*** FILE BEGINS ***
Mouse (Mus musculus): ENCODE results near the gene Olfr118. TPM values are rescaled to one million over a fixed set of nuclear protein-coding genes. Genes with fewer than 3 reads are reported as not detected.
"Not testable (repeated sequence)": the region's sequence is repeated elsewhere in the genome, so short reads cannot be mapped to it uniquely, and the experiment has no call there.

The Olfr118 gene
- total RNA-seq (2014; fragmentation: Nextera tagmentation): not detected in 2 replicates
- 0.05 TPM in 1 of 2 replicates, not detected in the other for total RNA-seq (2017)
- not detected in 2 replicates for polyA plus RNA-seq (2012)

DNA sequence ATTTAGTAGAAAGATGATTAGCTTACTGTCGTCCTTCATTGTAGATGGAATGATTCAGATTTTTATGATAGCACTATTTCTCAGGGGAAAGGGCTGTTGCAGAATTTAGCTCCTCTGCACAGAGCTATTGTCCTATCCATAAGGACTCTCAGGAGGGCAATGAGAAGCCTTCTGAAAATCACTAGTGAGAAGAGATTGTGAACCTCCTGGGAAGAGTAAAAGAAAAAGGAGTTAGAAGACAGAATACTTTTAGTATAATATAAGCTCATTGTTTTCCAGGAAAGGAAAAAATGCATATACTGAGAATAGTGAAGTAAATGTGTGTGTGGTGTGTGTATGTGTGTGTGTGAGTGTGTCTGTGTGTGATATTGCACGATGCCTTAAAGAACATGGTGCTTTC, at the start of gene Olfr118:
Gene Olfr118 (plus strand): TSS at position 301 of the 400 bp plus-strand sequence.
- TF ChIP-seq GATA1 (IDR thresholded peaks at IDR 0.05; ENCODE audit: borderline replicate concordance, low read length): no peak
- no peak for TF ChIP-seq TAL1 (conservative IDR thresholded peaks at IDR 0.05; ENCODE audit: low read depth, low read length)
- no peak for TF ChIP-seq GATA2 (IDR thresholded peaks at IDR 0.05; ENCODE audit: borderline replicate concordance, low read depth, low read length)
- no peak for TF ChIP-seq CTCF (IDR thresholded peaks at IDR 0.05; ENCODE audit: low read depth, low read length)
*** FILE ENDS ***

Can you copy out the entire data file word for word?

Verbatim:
Mouse (Mus musculus): ENCODE results near the gene Olfr118. TPM values are rescaled to one million over a fixed set of nuclear protein-coding genes. Genes with fewer than 3 reads are reported as not detected.
"Not testable (repeated sequence)": the region's sequence is repeated elsewhere in the genome, so short reads cannot be mapped to it uniquely, and the experiment has no call there.

The Olfr118 gene
- total RNA-seq (2014; fragmentation: Nextera tagmentation): not detected in 2 replicates
- 0.05 TPM in 1 of 2 replicates, not detected in the other for total RNA-seq (2017)
- not detected in 2 replicates for polyA plus RNA-seq (2012)

DNA sequence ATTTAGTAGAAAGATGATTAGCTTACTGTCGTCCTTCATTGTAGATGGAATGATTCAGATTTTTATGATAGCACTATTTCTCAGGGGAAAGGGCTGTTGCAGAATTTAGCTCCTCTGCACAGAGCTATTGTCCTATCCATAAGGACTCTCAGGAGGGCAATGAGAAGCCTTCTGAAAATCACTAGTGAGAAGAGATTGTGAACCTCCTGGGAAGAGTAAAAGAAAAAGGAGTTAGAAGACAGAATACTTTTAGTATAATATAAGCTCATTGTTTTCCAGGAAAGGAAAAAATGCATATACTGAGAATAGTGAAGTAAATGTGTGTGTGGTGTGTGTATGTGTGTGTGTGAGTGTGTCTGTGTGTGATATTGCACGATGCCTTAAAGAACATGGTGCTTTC, at the start of gene Olfr118:
Gene Olfr118 (plus strand): TSS at position 301 of the 400 bp plus-strand sequence.
- TF ChIP-seq GATA1 (IDR thresholded peaks at IDR 0.05; ENCODE audit: borderline replicate concordance, low read length): no peak
- no peak for TF ChIP-seq TAL1 (conservative IDR thresholded peaks at IDR 0.05; ENCODE audit: low read depth, low read length)
- no peak for TF ChIP-seq GATA2 (IDR thresholded peaks at IDR 0.05; ENCODE audit: borderline replicate concordance, low read depth, low read length)
- no peak for TF ChIP-seq CTCF (IDR thresholded peaks at IDR 0.05; ENCODE audit: low read depth, low read length)